Photogrammetry Textures

13
polycounter lvl 4
Offline / Send Message
Sebvhe polycounter lvl 4
LATEST UPDATE :
Get my tutorial on Gumroad
My rock textures have been released on UE4 Marketplace
Marmoset viewer for each texture available on my Artstation









________________________________________________________________________________________________________________________________

Hello Polycounters !

It's been almost a year since I started playing with photogrammetry.
My endgoal was to be able to get fully tiling delighted PBR textures out of photogrammetry.
I experimented with quiet a few techniques over the months until I got a good workflow from shooting to low poly.
Now I'll just start building a library of textures out photogrammetry.
Here is the first batch, all the textures are 2048².

Feel free to give any feedback and/or ask questions about the workflow :smile:







On a side note, what would be the best way to display these textures ? I love the rounded cube, but it gives a rather noticable seam with tessellation on ...


Replies

  • Meloncov
    Offline / Send Message
    Meloncov polycounter lvl 6
    Those look really nice. How do you go about getting both normal map and albedo to tile in the same way? Getting a single map to tile is pretty easy with offset+clone stamp, but I'm not sure how you'd do that to two maps at once without creating inconsistencies.

    Also, what's your workflow for getting rid of lighting information? I saw the video on how Epic did it for the kite demo, but I don't think the software they used is publicly available.
  • John Baxter
    Offline / Send Message
    John Baxter polycounter lvl 7
    Meloncov said:
    Those look really nice. How do you go about getting both normal map and albedo to tile in the same way? Getting a single map to tile is pretty easy with offset+clone stamp, but I'm not sure how you'd do that to two maps at once without creating inconsistencies. 
    This, big time. It's been driving me crazy because I'd love to do photogrammetry materials, but I can't figure out a good way around this problem.
  • Sebvhe
    Offline / Send Message
    Sebvhe polycounter lvl 4
    Fixing the seam is actually not that complicated. I proceed as follows :
    1. Usually when I'm done processing my texture in Agisoft, I don't have an area with a perfect square that I can just bake. To get around this I just draw a low-poly surface (usually in 3D Coat) This surface doesn't have to be a square at alll, it's purpose is to get rid of the very low-freq height information and to get all the important bits of texture you want to keep.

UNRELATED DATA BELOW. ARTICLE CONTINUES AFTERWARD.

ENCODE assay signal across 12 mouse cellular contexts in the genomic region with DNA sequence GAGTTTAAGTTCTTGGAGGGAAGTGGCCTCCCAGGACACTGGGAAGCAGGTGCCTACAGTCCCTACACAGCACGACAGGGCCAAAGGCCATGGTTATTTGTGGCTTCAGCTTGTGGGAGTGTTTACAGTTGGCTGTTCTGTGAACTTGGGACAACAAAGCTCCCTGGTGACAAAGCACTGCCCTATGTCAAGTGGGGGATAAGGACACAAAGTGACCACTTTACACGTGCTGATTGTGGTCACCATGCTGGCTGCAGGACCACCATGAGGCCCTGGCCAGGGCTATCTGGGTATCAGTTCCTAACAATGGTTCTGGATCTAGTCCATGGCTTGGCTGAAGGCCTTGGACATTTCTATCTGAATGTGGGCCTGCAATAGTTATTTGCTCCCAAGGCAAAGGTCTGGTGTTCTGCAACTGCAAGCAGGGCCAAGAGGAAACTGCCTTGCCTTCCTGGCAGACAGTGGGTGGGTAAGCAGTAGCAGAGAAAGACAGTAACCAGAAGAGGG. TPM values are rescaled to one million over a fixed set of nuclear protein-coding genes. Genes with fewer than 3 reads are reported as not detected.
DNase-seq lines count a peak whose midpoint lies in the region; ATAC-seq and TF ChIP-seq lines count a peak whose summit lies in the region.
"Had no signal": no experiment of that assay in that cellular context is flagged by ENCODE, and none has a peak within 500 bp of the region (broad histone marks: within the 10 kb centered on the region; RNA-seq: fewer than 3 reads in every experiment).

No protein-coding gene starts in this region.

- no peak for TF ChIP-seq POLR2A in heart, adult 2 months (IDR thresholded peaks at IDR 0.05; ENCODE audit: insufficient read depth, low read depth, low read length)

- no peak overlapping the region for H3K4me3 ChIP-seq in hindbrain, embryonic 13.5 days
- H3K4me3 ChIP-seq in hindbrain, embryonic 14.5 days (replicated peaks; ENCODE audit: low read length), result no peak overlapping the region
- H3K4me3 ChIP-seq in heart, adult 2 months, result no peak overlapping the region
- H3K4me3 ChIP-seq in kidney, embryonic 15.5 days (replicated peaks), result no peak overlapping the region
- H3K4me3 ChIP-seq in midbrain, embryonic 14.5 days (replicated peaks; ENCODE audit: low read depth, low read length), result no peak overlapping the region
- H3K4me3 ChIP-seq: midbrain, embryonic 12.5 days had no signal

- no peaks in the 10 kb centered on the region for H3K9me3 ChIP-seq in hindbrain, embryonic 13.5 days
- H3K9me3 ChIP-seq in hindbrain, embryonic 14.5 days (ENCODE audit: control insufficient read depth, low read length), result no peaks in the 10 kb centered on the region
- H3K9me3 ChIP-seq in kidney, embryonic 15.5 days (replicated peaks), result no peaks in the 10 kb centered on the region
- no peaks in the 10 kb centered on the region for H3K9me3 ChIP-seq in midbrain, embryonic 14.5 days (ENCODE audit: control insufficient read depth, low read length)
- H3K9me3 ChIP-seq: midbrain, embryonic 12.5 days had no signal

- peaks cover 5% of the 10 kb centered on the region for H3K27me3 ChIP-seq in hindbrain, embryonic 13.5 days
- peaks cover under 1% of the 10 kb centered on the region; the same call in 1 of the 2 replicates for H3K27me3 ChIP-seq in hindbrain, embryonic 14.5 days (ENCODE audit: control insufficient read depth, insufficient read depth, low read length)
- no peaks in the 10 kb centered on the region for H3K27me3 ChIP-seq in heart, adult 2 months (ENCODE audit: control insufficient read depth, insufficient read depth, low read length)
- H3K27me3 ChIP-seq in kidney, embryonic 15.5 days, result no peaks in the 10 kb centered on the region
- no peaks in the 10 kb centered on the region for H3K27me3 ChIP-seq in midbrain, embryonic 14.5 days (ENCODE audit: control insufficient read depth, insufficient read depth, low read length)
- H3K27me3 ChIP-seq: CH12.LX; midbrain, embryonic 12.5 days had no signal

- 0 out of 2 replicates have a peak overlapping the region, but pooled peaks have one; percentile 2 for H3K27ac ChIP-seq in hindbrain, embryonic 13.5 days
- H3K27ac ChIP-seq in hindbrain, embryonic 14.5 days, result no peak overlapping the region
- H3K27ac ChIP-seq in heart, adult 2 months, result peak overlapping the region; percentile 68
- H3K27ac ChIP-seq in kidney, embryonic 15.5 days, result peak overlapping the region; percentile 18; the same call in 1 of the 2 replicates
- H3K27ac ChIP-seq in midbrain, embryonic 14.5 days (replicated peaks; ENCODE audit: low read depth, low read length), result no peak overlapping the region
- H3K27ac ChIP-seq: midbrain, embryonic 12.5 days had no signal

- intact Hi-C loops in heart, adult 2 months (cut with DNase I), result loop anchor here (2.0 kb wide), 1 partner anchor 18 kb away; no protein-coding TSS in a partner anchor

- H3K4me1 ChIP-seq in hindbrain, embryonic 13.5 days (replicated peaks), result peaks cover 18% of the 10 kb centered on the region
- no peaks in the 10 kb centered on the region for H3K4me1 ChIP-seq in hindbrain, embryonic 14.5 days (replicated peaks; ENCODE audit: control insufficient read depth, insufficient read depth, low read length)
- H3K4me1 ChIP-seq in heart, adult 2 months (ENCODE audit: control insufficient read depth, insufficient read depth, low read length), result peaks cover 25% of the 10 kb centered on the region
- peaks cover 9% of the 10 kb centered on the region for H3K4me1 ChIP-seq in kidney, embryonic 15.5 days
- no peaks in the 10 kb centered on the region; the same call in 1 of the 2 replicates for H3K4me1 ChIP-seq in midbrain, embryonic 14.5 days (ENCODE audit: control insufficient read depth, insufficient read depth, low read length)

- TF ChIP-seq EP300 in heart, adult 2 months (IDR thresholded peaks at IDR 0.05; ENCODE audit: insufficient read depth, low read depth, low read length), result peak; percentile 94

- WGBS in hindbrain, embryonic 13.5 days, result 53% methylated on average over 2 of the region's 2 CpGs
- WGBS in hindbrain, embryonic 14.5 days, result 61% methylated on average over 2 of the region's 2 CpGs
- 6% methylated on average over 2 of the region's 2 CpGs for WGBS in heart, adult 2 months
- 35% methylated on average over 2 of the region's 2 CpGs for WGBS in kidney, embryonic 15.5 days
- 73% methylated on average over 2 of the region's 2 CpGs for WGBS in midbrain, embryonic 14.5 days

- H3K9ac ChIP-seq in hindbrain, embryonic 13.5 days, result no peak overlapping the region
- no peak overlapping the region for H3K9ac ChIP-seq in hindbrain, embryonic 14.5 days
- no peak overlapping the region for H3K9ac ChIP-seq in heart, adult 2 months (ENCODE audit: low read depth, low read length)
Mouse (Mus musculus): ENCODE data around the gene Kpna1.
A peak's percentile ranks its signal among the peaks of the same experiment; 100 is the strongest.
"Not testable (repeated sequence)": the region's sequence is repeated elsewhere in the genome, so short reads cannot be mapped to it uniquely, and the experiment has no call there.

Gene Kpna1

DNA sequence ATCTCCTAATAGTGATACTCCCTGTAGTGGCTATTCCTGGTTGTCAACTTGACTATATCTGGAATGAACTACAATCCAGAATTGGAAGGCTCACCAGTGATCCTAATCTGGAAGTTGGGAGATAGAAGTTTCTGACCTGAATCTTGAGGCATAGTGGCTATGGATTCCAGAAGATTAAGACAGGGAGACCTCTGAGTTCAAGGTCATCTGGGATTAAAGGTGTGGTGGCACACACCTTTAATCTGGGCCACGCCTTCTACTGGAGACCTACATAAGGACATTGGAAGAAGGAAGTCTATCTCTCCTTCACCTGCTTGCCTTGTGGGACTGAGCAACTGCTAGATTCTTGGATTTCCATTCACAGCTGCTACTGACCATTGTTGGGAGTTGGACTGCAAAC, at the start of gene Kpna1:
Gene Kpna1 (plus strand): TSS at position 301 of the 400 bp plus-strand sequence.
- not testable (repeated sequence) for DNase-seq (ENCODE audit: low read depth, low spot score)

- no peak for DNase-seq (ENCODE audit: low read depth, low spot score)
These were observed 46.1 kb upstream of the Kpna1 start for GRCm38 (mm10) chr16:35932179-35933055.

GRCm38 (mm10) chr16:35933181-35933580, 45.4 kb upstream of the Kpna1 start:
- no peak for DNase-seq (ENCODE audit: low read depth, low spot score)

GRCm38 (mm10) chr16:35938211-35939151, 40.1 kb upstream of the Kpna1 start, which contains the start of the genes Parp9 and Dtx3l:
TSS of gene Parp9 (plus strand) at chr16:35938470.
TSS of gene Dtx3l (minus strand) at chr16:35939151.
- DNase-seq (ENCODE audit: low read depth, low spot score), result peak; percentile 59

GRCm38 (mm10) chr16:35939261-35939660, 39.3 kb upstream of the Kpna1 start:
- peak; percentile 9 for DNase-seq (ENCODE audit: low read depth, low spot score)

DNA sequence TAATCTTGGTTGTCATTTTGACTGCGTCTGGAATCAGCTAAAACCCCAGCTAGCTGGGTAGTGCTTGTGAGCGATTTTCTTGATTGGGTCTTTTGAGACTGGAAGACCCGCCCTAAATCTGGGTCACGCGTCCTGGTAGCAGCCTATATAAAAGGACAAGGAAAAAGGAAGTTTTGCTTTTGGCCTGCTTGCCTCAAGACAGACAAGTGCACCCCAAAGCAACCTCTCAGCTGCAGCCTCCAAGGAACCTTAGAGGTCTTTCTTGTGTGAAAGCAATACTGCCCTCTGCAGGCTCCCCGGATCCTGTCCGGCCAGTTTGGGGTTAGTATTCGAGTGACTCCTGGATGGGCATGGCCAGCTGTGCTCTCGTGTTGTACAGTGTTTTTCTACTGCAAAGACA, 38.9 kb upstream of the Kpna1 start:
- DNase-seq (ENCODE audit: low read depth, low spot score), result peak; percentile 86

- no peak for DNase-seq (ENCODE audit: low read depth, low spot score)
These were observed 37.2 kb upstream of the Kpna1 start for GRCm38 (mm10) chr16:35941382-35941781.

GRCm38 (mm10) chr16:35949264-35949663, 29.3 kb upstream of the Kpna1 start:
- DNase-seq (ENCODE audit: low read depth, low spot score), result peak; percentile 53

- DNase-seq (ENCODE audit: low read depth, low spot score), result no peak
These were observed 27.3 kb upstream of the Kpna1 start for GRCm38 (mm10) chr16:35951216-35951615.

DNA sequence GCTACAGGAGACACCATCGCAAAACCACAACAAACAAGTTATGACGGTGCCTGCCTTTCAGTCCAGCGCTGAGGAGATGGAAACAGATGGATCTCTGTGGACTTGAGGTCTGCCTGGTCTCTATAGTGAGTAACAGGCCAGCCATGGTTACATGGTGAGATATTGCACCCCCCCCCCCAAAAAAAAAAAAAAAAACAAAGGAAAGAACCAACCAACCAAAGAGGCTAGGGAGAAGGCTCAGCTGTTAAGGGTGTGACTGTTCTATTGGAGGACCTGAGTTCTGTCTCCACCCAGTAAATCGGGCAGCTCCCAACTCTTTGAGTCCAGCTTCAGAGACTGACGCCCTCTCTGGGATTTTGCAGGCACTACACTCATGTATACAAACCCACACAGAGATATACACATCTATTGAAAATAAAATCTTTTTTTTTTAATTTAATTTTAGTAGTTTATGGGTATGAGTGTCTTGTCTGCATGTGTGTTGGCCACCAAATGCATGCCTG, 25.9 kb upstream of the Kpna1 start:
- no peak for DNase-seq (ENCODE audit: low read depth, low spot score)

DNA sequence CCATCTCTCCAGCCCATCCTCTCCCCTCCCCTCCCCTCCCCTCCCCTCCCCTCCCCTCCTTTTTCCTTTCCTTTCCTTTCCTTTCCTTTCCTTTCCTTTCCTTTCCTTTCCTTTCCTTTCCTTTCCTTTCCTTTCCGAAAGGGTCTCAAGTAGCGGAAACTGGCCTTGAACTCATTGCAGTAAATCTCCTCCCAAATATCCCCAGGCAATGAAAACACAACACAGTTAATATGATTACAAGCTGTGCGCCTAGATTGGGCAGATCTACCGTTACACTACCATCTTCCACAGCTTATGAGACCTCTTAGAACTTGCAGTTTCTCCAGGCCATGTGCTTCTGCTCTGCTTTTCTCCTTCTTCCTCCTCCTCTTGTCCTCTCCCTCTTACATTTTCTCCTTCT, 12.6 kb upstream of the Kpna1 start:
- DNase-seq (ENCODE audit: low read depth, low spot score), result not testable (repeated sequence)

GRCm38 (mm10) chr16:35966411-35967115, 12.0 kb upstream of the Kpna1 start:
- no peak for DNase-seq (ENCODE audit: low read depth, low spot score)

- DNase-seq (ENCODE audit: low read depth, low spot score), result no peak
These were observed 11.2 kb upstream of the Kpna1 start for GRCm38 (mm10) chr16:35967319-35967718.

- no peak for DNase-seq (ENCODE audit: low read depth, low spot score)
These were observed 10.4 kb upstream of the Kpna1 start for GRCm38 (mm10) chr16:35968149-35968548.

2. I bake this in a very big (16k) texture (height and diffuse).
    3. Then in Photoshop I tile the diffuse and height out of the bake at the same time, applying the same transform and masks on each. It can be a bit difficult but so far it's the best way I found to make it tile. What I'd advice is to select the biggest square area you can out of the bake and make it tile with bits outside of that square. You might need to adjust a bit the heightmap brightness where you stamp. I usually focus on making the diffuse right while applying the same transforms/masks on the height, then when everything tiles I slightly adjust the height brightness/mask.
    4. Finally you just displace your tiling height map in Zbrush, sculpt if you want and bake the normal, AO, etc ...
    The whole process shouldn't take more than 30 minutes if your texture has no regular patterns, tiling bricks is much more time consuming with that method...
    What I really like about this is that you have all the bits of texture you wanted to keep even if they were outside of what you expected to be your texture.

    I realize it's not very easy to explain without pictures, I'll try do do an illustrated explanation during the week :smile: 

    As for the delighting, I tried a technique similar as what epic did : bake your HDR sky onto the High-poly, bake that down as a lightmap and invert it on Photoshop. It works even though it's definitely not as good as what Epic did. The issue is that it's quiet time consuming (both shooting and baking). I'd recommend it on object with complex geometry, with a lot of seams on which you cannot fix it by hand in Photoshop. On a flat plane like we don't have big variation in the lighting so it's way quicker to fix it by hand in Photoshop, especially since that means you don't have to tile the lightmap along the diffuse/height.